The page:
12/08/2015 13:49 BST | Updated 12/08/2016 06:59 BST

We're Building a Welfare State That Is Finally Fit for Purpose


To mark 100 days of the first Conservative government in nearly 20 years, HuffPost UK is running 100 Days of Dave, a special series of blog posts from grassroots campaigners to government ministers, single parents to first-year students, reflecting on what's worked and what hasn't, whilst looking for solutions to the problems we still face.

In 2010, I began to reform the complex British welfare system and restore the principles that William Beveridge called for in 1942 - a welfare state that protected the vulnerable but did not stifle incentive and opportunity. During the last Parliament we made a strong start: putting limits on out-of-control benefit claims with the benefit cap; bringing in better support for disabled people that reflects today's understanding of disability; and launching the most radical reform of the benefit system ever with Universal Credit. This year the British public gave us a mandate to carry on with this important work - ensuring that every part of the country benefits from a growing economy. And in less than three months since the election we've continued to make great strides with our reforms.

In last month's Budget, the Chancellor committed to moving Britain to a low tax, low welfare, high wage society, and took steps to do so. Putting tax credits onto a more sustainable footing and announcing a new living wage, ensures people see more of their money come from their pay packet and less from top ups from the State.

I have been an enthusiastic supporter of a higher minimum wage for many years. In fact, a couple of years ago I ensured that everyone in the London offices of my Department received the London living wage. My visible enthusiasm for the Living Wage announcement in the Budget was because I knew it would incentivise work and place the onus on employers to properly reward their hard working staff instead of forcing taxpayers to subsidise their work.

The benefit cap, which we brought in to place fair limits on welfare claims, has also provided a strong incentive to work. Statistics out last week showed that over 25,000 people affected by the cap had moved into work, reduced their Housing Benefit claim or stopped claiming Housing Benefit altogether. We have decided to lower the cap to £20,000 across the country and £23,000 in Greater London to build on those long term positive effects. This will better reflect the circumstances of many hard working families and ensure the work incentive effects of the cap apply in all parts of the country.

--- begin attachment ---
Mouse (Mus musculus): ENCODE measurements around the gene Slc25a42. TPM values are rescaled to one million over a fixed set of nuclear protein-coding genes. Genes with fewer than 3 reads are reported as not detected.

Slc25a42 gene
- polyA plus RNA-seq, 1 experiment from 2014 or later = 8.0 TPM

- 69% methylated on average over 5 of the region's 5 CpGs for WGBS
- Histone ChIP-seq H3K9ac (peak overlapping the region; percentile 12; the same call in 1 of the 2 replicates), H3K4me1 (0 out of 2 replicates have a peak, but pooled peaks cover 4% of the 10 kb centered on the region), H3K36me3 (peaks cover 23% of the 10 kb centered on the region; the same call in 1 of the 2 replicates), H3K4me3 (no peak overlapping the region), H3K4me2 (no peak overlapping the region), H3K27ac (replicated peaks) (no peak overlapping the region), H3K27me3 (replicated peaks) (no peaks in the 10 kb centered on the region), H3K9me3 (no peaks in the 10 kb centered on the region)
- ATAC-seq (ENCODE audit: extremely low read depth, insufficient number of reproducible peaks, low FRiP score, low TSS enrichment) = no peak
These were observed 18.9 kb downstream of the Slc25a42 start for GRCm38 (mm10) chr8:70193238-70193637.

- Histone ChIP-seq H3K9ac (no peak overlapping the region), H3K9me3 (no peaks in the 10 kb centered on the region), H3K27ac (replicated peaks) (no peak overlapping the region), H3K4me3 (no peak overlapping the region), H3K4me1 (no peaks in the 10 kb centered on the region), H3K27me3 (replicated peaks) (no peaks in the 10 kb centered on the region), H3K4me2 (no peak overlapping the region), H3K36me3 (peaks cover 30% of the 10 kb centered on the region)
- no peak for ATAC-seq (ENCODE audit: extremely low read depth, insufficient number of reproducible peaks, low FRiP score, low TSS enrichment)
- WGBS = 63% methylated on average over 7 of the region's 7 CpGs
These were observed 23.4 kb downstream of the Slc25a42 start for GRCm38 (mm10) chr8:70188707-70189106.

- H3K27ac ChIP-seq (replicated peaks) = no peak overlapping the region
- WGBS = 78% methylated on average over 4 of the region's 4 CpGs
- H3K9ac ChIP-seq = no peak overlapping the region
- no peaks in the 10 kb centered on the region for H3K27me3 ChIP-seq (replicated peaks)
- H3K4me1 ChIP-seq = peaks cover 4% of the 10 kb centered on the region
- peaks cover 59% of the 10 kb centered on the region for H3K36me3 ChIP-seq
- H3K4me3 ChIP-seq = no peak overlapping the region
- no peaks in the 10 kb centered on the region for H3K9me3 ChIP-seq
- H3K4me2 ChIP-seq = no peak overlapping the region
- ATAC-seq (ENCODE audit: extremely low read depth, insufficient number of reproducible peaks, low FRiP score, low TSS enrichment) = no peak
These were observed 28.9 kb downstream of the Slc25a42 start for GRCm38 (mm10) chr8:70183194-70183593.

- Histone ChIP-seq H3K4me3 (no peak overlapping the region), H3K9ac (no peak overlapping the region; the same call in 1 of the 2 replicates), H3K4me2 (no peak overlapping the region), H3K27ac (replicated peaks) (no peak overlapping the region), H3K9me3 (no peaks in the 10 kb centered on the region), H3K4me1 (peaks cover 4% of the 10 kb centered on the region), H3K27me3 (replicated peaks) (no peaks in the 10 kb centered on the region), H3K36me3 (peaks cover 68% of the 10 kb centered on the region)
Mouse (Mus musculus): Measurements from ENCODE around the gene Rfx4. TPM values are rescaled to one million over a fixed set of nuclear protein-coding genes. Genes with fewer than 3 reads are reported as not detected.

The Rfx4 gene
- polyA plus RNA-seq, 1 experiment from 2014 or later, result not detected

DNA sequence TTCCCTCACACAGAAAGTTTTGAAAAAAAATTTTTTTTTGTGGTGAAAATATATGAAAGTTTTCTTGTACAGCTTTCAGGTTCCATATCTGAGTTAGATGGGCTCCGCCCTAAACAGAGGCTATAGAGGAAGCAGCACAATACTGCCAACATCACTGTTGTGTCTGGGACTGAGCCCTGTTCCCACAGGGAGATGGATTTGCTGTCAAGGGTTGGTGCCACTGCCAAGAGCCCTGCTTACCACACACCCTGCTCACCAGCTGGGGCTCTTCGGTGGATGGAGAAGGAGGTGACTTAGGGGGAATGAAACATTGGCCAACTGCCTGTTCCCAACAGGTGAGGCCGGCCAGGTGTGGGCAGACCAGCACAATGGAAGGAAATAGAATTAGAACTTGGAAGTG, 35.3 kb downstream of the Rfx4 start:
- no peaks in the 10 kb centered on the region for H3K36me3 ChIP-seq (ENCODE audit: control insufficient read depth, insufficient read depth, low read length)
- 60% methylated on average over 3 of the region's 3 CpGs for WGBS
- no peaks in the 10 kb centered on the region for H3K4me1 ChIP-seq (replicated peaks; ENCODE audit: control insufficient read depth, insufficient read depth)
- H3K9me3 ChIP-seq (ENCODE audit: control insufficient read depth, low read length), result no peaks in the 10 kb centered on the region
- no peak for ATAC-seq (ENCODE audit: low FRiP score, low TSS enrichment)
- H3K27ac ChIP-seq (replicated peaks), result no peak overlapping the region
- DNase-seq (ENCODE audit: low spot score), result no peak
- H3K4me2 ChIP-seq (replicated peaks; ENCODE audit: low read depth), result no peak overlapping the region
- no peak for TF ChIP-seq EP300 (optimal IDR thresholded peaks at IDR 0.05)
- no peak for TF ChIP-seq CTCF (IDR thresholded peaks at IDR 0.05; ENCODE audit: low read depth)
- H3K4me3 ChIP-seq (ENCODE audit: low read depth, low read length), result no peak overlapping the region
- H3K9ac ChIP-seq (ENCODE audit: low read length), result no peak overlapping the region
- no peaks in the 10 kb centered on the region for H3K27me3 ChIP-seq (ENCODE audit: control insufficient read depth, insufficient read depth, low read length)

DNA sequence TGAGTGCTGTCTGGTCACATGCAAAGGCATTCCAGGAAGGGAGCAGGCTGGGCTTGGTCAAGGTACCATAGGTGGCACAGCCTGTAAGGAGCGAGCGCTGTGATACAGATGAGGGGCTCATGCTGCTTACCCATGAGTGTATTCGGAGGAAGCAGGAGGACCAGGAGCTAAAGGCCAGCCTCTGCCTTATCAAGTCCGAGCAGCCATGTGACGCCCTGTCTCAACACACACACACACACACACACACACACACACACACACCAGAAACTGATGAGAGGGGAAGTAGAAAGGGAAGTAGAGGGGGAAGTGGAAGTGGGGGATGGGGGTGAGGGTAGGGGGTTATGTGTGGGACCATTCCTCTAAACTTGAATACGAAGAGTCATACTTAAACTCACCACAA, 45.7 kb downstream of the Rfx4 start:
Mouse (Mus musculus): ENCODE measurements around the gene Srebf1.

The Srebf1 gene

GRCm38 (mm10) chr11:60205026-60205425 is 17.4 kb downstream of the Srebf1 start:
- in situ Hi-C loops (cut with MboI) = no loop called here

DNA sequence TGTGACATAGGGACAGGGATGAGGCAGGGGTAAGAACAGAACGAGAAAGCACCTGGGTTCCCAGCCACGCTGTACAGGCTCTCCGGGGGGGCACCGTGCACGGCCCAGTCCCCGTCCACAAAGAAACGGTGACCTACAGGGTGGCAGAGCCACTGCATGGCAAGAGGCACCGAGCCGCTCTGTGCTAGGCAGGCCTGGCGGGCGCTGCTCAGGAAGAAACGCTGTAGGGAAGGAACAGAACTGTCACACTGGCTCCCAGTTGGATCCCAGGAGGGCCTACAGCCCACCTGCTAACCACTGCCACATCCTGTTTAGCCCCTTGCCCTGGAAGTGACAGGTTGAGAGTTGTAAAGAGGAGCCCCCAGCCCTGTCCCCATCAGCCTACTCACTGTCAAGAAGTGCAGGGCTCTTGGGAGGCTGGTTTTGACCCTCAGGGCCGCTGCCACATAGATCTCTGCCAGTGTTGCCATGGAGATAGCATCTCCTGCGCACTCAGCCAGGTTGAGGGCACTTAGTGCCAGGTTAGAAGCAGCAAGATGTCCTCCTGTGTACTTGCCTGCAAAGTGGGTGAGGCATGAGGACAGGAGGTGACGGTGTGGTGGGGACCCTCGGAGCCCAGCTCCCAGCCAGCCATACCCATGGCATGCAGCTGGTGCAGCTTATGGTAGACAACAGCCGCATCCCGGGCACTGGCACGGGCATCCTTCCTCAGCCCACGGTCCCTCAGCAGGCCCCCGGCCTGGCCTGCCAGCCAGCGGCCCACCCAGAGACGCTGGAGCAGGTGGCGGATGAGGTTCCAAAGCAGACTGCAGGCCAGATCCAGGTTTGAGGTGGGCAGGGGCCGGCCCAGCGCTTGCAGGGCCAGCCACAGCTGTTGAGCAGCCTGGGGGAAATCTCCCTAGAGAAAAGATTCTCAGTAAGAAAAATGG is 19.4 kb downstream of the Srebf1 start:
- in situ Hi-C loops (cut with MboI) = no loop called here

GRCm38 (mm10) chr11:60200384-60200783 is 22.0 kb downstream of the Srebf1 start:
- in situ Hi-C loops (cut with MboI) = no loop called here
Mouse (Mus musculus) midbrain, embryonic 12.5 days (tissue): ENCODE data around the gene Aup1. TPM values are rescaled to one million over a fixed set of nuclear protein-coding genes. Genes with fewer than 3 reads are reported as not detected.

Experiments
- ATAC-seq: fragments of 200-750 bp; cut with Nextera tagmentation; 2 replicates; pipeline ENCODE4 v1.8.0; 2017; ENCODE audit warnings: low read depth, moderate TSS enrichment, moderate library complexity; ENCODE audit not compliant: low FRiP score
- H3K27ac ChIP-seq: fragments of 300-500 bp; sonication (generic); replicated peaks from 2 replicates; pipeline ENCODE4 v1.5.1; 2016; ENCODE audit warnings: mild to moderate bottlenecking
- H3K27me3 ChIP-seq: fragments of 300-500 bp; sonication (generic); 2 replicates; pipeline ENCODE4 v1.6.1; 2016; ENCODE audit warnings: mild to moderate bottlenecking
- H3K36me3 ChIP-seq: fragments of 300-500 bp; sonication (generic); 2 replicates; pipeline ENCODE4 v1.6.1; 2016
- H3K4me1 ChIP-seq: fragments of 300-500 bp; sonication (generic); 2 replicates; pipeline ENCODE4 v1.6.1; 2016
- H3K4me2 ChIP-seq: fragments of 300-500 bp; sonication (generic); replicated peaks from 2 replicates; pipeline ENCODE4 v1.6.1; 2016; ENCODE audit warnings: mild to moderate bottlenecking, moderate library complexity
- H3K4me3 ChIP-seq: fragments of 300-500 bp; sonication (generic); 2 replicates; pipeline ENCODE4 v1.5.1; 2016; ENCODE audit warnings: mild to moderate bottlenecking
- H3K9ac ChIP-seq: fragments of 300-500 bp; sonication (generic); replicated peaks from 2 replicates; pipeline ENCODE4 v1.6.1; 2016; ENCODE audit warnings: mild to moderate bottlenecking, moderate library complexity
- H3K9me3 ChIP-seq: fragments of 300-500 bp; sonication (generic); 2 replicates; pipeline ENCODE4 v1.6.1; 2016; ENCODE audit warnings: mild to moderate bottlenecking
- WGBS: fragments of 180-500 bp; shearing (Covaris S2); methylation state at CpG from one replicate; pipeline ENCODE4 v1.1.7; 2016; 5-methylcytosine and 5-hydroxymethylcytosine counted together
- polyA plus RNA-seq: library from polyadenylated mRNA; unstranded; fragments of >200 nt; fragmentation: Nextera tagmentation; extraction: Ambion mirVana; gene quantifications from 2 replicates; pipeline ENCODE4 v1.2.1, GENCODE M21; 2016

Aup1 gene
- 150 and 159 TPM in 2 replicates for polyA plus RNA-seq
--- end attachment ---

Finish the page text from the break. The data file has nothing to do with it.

Delivering a simpler and fairer benefits system that rewards work is the ultimate aim of our reforms. With Universal Credit we've replaced six benefits and tax credits with one, and ensured that people are always better off in work than on benefits. No longer will people risk seeing a fall in their income if they take a job or increase their hours in work.

Universal Credit has reached half of Jobcentres across the country. We're now getting around 6,500 claims to the benefit each week and by next spring UC will be live in all Jobcentres. Once fully rolled out, Universal Credit will make three million households better off and bring a £7billion benefit to the economy. This is real transformational change.

Looking ahead to the autumn, we'll expand the Fit for Work service to employers, so that they will have a resource to turn to if their employees get sick. The service provides occupational health assessments and advice that helps employees stay in or return to work. We know that it's all too easy for people to fall onto long term sickness benefit, but by taking early action employers can help keep their staff in work, or close to the labour market. This is to everyone's benefit.

With near record employment in this country, and long term unemployment at its lowest level since 2009, there are more opportunities than ever for people to make the move from benefits to work, and that is why we must continue to press ahead with our reforms. We're building a welfare state that is finally fit for purpose. A system that supports people when they need it, but doesn't trap them into a life on benefits. A system that rewards work, instead of dependency. This is what this one nation Government is delivering.

Iain Duncan Smith is Secretary of State for Work and Pensions and the Conservative MP for Chingford and Woodford

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